My Kingdom for a striker. That was the lament heard around the nation following the Socceroos’ 2-1 loss to Japan in Osaka.
After an enterprising first half Ange Postecoglou’s team wilted under the sustained pressure and technical excellence of a Japanese team determined to leave its mark on the Australians ahead of a probable return bout in January’s AFC Asian Cup.
Make no mistake, the Japanese were determined to remind Australia that there was a gap in quality and class between the two teams and they succeeded in their mission.
The Socceroos have only won one of their last eight games against Japan. If there were mind games being played on Tuesday night there was only one winner.
Once again the Socceroos displayed plenty enterprise but failed to convert long periods of dominance in the first 45 minutes into goals.
All of that hard graft for little reward has become a recurring theme for the national team in recent encounters.
Having scored in just one of its past five games coming into the game in Japan, Socceroo fans were anxious to know who would start to deliver the goals required to win games.
The sight of Tim Cahill rising unmarked in the penalty area to nod home a late consolation goal in Osaka was bittersweet.
True, Australians simply love seeing their top guy tormenting the Samurai Blue again. Yet it was a case of days of future past.
At a time when the Socceroos desperately need a fresh source of goal production, they had to draw from the same deep well as always to get on the scoreboard.
There is little point dwelling on the paucity of clinical attacking options. We are who we are.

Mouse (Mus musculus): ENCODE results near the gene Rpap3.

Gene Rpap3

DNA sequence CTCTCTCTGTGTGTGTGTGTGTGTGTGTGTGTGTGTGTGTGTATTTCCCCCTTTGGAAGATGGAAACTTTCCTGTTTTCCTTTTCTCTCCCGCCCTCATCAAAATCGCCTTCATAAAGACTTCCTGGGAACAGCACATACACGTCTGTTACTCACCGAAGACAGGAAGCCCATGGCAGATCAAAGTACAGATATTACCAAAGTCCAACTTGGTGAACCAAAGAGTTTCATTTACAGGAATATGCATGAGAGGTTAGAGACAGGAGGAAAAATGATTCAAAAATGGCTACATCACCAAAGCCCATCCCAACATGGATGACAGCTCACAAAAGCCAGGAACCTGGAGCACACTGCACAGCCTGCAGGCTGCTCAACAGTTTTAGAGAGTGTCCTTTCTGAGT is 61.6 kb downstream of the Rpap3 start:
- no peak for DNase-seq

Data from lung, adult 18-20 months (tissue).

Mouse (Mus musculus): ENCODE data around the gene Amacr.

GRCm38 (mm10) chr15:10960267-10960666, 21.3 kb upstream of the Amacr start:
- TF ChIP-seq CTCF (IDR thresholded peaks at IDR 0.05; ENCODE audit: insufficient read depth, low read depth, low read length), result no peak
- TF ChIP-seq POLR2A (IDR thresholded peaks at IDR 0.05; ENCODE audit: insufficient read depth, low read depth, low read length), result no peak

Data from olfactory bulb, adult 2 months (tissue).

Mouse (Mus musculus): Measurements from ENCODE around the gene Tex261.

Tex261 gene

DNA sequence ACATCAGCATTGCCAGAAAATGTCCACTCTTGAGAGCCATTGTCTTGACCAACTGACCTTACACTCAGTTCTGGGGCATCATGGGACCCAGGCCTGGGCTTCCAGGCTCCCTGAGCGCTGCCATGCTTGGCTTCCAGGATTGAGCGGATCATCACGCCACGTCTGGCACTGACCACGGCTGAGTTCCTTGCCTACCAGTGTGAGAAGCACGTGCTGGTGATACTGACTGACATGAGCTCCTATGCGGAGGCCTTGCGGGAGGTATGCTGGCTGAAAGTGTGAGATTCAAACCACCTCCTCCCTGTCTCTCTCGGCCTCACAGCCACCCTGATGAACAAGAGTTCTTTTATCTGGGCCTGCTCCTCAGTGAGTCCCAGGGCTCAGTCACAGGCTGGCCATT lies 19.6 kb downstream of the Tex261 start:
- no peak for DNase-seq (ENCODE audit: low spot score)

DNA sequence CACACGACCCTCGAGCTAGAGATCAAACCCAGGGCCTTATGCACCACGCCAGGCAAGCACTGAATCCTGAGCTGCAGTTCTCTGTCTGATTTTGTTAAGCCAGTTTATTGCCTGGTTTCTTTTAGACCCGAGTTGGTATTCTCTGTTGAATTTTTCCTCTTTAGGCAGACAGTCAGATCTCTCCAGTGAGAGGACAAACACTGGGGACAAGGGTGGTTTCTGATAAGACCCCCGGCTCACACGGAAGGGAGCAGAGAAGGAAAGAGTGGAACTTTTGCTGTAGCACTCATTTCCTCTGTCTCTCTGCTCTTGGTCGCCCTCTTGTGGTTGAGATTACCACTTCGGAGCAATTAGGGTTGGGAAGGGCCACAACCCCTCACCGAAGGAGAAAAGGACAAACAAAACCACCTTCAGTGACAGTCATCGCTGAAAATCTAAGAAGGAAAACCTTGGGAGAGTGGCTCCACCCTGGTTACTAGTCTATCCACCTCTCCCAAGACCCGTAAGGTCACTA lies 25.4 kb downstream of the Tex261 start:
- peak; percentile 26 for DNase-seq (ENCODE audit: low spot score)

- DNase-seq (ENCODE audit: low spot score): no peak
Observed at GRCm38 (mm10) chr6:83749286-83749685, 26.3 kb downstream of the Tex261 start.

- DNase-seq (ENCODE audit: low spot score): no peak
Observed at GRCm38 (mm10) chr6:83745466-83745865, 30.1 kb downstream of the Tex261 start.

And if it’s Tim Cahill who scores the crucial goals to win the AFC Asian Cup, so be it, the future can wait.
The AFC Asian Cup is the one major prize that is within the Socceroos’ grasp and it should now be the sole focus of all endeavours.
Still, lessons need to be learnt from Tuesday’s night in Osaka. James Triosi, Matthew Leckie and Massimo Luongo all exhibited energy and ambition for long periods in the first half. The final ball that might undo a determined defence still eludes them though.
The contrast with Japan’s technical proficiency after half time was stark.
Having been stung by Australia’s first half dominance, Keisuke Honda, Shinji Kagawa, Yasuhito Endo and Takashi Inui raised the tempo and Australia wilted.
The ability of Honda and his team-mates to pass and move at speed in confined spaces unnerved an Australian defence that offered no threat on the counter attack.
Denis Bergkamp called it “Stillness and Speed” - the ability to control the ball, hold it for a heartbeat, watch the game shift around you and then deliver a ball with lightning accuracy.
The Blue Samurai have it, The Socceroos yearn for it.
Not all is lost though.
There was enough to take from that first half performance to suggest the ‘Postecoglou Project’ is making gains.
The challenge for the Socceroo boss and his players is to build on the positives from Tuesday’s defeat - and quickly.
Because next time these two teams meet, it’s for keeps.
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